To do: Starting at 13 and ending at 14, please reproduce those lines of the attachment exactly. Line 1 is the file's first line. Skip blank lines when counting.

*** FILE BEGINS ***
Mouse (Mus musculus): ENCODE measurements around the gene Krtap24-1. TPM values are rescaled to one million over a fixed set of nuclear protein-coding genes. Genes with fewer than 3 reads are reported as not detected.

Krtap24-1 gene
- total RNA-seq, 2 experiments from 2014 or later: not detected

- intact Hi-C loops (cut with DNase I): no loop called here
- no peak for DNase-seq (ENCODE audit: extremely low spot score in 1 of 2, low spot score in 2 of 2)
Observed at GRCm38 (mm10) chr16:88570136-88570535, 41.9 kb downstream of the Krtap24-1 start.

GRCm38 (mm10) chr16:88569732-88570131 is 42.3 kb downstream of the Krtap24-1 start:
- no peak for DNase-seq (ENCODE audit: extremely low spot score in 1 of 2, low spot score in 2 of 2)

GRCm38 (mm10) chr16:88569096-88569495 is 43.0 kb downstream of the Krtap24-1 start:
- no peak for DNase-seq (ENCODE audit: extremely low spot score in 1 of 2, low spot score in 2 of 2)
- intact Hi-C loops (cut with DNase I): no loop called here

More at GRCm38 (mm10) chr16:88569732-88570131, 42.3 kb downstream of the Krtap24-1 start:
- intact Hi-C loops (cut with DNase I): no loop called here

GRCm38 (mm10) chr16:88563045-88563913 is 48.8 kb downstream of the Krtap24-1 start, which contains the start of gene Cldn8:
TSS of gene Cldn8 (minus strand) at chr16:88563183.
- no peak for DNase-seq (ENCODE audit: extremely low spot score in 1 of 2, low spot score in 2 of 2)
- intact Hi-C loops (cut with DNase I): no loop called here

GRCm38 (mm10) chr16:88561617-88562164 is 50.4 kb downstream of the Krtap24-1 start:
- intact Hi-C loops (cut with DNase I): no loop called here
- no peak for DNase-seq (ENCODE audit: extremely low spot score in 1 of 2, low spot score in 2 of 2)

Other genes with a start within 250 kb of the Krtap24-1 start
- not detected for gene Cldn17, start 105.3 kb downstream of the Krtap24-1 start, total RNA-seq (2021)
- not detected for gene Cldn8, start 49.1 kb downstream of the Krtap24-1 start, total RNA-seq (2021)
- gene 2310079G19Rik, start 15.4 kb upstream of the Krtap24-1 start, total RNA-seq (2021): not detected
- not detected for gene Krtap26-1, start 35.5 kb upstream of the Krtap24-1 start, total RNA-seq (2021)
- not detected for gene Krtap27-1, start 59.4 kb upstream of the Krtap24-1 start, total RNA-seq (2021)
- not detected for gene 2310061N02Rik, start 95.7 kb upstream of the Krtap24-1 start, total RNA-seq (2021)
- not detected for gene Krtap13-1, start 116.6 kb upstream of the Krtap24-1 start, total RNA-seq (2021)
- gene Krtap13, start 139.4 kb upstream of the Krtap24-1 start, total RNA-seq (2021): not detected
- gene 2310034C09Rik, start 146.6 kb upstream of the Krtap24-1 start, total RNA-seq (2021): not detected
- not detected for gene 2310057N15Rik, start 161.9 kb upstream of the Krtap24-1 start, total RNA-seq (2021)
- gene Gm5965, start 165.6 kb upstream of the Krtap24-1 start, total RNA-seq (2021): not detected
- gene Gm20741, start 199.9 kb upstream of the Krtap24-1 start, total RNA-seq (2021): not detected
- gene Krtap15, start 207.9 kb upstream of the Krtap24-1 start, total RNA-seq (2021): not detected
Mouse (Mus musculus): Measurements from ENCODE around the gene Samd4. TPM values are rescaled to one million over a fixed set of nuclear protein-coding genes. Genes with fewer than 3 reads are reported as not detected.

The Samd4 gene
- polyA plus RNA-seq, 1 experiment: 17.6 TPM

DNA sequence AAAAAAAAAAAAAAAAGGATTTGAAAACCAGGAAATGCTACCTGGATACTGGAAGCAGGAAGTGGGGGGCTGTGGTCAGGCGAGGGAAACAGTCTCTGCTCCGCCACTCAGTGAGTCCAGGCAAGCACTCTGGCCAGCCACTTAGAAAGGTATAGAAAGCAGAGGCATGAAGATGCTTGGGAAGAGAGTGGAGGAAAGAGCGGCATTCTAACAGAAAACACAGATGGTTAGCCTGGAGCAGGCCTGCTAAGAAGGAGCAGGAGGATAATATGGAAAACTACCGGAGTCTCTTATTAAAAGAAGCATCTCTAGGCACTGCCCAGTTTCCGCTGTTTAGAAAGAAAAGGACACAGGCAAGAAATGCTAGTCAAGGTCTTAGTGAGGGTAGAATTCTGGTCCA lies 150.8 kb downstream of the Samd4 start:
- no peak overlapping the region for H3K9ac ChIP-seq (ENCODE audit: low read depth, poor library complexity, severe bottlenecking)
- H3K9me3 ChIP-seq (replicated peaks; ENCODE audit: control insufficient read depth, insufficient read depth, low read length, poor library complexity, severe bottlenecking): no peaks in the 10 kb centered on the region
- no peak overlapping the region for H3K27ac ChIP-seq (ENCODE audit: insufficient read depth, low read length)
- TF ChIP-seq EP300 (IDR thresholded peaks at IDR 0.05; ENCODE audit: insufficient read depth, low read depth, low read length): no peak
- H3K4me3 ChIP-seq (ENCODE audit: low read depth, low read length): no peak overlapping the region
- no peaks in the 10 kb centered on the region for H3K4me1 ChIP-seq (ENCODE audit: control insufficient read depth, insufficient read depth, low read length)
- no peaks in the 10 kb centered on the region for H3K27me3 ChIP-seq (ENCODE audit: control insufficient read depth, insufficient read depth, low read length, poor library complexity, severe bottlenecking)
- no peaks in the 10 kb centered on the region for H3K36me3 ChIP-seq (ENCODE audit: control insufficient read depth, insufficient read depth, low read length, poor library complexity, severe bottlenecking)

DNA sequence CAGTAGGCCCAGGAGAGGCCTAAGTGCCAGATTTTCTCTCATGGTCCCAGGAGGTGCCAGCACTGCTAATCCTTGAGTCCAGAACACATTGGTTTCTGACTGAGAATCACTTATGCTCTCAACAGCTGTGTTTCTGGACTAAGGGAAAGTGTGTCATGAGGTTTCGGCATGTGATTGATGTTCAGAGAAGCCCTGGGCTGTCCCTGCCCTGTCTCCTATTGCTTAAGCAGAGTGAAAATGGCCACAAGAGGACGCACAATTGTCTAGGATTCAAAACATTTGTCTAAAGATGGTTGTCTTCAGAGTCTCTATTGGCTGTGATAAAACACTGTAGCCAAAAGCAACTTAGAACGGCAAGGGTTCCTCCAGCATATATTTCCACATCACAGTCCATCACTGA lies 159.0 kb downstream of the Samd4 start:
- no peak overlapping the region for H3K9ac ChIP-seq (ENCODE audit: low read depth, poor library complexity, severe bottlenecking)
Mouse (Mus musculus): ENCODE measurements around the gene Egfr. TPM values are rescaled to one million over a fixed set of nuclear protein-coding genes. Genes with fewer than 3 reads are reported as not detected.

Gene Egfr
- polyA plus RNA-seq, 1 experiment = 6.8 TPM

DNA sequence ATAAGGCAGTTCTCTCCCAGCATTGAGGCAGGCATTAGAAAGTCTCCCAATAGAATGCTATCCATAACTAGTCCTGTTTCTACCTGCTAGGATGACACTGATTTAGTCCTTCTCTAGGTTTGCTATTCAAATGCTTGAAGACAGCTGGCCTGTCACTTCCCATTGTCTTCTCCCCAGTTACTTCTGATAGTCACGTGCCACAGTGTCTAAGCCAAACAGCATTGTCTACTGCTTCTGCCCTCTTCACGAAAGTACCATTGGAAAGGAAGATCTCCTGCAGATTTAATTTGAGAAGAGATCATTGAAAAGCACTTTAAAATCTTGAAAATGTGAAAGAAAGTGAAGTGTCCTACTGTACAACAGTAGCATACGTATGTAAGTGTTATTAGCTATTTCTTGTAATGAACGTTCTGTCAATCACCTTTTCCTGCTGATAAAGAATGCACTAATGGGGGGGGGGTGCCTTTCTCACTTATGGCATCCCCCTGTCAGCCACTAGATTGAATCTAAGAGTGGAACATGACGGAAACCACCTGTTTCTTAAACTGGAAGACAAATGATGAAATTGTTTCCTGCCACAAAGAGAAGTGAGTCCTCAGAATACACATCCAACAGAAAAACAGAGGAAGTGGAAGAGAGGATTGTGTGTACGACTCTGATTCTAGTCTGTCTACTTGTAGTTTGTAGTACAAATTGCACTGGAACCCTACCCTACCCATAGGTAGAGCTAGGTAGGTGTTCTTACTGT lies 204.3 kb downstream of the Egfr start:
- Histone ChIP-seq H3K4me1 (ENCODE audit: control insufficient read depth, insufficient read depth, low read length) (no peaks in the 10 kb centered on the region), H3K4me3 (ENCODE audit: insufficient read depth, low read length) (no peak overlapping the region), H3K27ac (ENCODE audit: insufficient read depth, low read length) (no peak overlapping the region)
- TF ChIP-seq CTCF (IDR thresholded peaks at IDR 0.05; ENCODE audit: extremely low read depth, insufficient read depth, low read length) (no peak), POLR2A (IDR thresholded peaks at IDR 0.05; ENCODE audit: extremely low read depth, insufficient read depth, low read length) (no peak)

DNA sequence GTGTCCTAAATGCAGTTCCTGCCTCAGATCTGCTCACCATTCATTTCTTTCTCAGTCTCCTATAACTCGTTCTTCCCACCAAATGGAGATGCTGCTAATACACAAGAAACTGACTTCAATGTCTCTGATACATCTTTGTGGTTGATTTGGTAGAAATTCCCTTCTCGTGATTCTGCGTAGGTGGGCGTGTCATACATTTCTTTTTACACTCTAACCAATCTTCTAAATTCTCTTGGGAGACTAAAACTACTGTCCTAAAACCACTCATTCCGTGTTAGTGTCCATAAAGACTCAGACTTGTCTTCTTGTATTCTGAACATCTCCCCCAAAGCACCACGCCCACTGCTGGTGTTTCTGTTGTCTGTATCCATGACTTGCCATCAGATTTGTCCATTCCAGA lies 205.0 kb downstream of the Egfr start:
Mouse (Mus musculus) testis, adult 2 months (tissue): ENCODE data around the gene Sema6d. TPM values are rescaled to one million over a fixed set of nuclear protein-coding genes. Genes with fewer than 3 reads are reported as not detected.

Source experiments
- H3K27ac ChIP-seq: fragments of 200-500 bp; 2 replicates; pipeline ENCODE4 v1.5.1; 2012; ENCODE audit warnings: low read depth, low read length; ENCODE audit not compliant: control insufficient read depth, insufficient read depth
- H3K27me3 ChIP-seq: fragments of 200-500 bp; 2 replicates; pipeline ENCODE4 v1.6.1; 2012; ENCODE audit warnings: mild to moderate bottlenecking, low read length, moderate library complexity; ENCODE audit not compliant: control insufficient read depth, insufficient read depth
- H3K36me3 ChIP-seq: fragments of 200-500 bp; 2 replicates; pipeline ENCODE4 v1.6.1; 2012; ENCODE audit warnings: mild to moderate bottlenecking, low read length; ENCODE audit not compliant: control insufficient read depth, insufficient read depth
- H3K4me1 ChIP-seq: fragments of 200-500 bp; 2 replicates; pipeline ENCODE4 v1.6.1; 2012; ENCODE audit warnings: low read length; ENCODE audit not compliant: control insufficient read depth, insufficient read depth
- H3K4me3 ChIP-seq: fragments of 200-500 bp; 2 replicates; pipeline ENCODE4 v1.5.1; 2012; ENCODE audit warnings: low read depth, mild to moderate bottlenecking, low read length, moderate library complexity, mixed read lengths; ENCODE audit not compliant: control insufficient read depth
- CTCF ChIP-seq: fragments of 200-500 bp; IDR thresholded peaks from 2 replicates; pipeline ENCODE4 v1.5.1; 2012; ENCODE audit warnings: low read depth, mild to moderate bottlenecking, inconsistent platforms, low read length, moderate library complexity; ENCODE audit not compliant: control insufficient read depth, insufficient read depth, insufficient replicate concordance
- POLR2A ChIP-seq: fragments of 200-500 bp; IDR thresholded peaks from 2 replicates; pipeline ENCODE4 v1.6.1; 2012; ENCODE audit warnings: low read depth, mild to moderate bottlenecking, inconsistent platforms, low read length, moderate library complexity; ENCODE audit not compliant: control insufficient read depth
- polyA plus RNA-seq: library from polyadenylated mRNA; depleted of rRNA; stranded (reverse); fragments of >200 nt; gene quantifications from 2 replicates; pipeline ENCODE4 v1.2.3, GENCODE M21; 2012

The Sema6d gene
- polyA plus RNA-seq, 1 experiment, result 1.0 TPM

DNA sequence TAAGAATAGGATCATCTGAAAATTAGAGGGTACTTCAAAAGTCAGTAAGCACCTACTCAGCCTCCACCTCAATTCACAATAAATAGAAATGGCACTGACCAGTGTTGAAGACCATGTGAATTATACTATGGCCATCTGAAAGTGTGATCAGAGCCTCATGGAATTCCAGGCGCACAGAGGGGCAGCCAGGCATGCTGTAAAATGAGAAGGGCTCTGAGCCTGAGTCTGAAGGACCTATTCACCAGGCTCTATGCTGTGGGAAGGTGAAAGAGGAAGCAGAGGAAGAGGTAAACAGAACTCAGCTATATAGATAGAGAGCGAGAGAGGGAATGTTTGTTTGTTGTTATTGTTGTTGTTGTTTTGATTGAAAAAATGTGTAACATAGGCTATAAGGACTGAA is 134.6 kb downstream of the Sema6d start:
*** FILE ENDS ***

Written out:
- intact Hi-C loops (cut with DNase I): no loop called here

GRCm38 (mm10) chr16:88563045-88563913 is 48.8 kb downstream of the Krtap24-1 start, which contains the start of gene Cldn8: